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Caring For Your Clothing


by Tabea Soriano

There is so much information available to us around sustainability - reduce, reuse, recycle - that is valid and aspirational and perhaps even seemingly unattainable in our everyday. So for this year's Earth Day, we're highlighting the proper care of clothing, which allows garments that are built to last to actually last longer, to be cared for and find a permanent spot in our wardrobes for years to come - whether you keep them or pass them on to someone else. 

A few things first: the 'does it spark joy' question is valid. However, don't mind too much if you don't wear something for a season or two. We here have collectively been around the sun enough times to say: everything comes back around.  

 





To Fit
If you love something and it doesn't fit, we recommend having a trusted tailor on call. Garments are made using brand-specific ratios and standard grade rules. Don't doubt your body - embrace it, and let your tailor make the cloth work for you. 

A word on fit, when in the dressing room: a garment should fit your widest point first and foremost and everything else can be taken in from there. For me, a top needs to fit my shoulders and chest first - my waist usually needs to be taken in. And for bottoms, my hips are so much wider than my waist and need to be considered first. From there, the waist can then be taken in. It is not uncommon at all for me to wear a 4 top and an 8 bottom. And it might be exactly the opposite for you and your body! Don't mind the numbers. Make the clothes work for you.


To Store 
If your clothing ends up in storage for a few months, take care to store it carefully. Using the methods below, clean the garments first and store them either folded or on a hanger. Most knits beg to be folded flat vs on a hanger so as not to stretch out, whereas wovens can be stored folded or hanging. Costume archivists recommend that garments be able to breathe. That can be difficult with our modern considerations of storage space and moths that prefer natural animal fibers. I recommend storage in airtight bins when clothing is not in use, with a biannual airing out and spring cleaning - unless you are able to provide a tempered and critter-free environment (lucky you).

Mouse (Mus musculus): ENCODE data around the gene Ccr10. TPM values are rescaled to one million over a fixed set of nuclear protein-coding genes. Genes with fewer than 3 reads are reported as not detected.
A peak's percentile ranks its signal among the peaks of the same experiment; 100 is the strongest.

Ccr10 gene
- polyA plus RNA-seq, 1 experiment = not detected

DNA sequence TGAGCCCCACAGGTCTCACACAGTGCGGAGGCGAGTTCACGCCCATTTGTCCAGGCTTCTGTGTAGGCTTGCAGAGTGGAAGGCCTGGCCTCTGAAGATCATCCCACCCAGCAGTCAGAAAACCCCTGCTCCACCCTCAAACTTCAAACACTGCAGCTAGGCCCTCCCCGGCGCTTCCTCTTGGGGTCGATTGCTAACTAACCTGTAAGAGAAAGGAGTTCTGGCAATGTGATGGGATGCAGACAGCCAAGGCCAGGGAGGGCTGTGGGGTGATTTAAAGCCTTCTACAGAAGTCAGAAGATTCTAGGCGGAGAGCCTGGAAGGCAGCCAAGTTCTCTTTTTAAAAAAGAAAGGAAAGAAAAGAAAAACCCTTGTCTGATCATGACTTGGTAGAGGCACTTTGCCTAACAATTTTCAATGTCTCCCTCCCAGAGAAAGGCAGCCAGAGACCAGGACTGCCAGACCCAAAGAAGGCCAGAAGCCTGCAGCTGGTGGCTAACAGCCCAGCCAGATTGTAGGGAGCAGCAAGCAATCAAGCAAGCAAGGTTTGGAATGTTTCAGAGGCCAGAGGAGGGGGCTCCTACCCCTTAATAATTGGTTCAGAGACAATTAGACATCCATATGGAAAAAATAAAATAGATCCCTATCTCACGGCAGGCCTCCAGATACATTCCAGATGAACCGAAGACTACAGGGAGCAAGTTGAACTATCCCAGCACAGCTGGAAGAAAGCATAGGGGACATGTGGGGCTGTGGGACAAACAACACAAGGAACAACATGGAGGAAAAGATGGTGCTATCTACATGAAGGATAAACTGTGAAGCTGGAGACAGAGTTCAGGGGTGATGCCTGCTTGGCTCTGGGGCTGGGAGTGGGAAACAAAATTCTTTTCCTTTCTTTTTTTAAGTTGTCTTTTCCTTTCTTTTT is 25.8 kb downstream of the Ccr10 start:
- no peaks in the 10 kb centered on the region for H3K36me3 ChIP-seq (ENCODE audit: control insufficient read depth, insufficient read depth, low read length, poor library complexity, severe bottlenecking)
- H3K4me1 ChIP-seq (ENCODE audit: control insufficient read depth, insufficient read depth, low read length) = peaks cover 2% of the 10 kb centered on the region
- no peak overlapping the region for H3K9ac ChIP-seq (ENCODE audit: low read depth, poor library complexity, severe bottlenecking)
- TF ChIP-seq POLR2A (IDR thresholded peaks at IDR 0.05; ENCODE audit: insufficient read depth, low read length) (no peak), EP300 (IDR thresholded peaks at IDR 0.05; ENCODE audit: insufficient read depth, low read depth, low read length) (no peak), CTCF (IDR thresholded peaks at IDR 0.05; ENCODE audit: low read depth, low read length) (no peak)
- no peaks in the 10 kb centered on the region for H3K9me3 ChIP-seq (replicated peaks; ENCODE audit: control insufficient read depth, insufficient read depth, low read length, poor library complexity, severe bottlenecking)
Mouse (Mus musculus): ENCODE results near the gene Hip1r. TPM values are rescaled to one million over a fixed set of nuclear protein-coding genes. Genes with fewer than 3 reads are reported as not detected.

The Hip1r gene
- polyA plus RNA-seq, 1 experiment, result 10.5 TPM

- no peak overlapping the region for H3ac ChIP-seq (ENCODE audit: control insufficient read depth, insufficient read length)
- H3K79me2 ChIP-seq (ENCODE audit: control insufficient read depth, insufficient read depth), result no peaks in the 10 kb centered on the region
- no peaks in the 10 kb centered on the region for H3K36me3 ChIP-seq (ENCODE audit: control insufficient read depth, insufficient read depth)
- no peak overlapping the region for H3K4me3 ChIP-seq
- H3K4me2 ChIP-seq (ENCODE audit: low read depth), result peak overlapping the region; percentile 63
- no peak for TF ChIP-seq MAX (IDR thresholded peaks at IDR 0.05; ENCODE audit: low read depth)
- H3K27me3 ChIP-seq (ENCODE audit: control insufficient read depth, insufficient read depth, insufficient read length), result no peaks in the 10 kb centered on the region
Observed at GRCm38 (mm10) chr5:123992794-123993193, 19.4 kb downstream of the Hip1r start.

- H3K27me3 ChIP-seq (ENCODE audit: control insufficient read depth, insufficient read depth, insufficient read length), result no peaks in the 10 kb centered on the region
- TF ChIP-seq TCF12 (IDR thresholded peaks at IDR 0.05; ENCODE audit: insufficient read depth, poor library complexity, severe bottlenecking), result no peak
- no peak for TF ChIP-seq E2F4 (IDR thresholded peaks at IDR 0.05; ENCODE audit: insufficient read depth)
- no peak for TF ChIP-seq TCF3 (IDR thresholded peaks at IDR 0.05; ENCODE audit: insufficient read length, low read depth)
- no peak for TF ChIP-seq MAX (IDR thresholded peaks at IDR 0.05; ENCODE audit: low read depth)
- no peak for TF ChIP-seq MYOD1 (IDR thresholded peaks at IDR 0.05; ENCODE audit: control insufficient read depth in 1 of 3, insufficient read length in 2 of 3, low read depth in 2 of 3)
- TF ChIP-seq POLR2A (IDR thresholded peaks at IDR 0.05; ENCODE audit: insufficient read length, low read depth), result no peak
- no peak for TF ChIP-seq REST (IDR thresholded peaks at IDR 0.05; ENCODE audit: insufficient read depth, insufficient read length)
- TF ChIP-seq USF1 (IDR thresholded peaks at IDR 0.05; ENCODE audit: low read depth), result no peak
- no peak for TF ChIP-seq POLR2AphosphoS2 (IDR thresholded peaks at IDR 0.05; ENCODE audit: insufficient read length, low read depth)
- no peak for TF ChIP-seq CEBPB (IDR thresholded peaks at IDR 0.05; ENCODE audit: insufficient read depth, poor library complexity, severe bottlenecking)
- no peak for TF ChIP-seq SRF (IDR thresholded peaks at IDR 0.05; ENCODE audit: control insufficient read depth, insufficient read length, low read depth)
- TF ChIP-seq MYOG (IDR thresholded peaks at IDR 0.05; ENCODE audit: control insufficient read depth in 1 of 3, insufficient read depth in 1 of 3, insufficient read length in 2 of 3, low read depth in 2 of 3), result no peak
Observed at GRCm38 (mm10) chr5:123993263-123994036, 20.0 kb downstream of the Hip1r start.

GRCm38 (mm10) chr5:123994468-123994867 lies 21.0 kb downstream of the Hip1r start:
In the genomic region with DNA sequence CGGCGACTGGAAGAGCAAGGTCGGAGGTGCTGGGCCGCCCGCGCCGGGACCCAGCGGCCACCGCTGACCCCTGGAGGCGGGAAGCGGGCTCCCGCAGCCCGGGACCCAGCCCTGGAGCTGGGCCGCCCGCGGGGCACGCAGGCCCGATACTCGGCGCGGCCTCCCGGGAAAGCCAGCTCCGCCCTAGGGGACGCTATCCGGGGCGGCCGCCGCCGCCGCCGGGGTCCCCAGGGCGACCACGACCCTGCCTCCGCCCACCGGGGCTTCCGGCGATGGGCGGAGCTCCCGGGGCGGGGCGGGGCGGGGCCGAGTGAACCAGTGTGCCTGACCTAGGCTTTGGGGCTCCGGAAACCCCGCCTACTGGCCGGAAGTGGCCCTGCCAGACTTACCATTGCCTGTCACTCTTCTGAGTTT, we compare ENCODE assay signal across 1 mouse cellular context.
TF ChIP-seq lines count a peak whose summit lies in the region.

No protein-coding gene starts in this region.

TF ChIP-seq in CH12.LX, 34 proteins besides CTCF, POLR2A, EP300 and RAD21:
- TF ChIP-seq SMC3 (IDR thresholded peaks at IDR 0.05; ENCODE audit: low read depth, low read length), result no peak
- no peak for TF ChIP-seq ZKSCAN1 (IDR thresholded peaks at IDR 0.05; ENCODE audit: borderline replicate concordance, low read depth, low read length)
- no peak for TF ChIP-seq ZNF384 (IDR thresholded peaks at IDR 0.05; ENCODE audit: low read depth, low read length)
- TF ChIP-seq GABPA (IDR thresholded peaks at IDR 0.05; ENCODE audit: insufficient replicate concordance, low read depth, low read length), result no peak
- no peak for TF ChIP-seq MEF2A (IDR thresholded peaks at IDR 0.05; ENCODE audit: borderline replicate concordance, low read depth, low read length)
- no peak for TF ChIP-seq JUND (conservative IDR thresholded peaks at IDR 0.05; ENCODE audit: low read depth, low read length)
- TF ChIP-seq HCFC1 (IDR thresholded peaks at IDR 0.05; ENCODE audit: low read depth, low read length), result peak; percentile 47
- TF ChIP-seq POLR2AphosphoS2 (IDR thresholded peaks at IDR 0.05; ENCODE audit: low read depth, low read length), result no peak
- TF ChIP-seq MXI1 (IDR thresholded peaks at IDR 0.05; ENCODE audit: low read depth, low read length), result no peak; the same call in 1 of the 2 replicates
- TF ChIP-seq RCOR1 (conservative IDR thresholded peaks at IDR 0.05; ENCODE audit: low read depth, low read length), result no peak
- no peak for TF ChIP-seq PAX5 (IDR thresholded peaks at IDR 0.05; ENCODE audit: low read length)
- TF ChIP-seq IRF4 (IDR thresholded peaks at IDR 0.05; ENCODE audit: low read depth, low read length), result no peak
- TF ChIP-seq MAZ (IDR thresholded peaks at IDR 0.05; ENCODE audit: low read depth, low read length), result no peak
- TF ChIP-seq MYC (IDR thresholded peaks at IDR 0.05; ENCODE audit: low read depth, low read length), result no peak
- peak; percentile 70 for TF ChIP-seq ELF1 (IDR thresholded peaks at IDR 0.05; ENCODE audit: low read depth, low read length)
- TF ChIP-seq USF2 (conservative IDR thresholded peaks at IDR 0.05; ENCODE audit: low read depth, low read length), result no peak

To Care For
There are a lot of garments that might say "dry clean only" that can actually be washed and cared for in other ways - not necessarily in a washing machine, but using some of the methods below. This can prolong a garment's life considerably. The "dry clean only" label is there to prevent washing mishaps that happen - it can be a kind of insurance policy for brands to make sure your clothes don't shrink in a washing machine. However, many times, we can actually "wash" our clothes and freshen them up. Many times, an air dry in front of an open window can work wonders. For all of the categories below, we encourage you to use your best judgment on what is actually needed by way of garment care. Generally speaking, less is indeed more when it comes to most of our clothes. Beyond socks and undergarments and activewear, a lot of our clothing can not and should not be washed in the washing machine regularly. 

A word on dry cleaning, before we continue: if your garments are fairly structured and tailored and say "dry clean only," there's a chance that they indeed must be dry cleaned rather than washed. This has a lot to do with the internal construction of the garment. In this case, consider a green dry cleaner, aka those that forego the use of a chemical called perchloroethylene. You might also consider a simple press or iron if there are no egregious stains and all the item needs is a spruce. 

1. Natural fibers & man-made cellulosics

All natural & cellulosic fibers are breathable and thereby less prone to smells, but usually more prone to wrinkles. Some are naturally moisture-wicking and anti-microbial. In general, they require a lot less washing than synthetics, and in the case of wovens more steaming & ironing.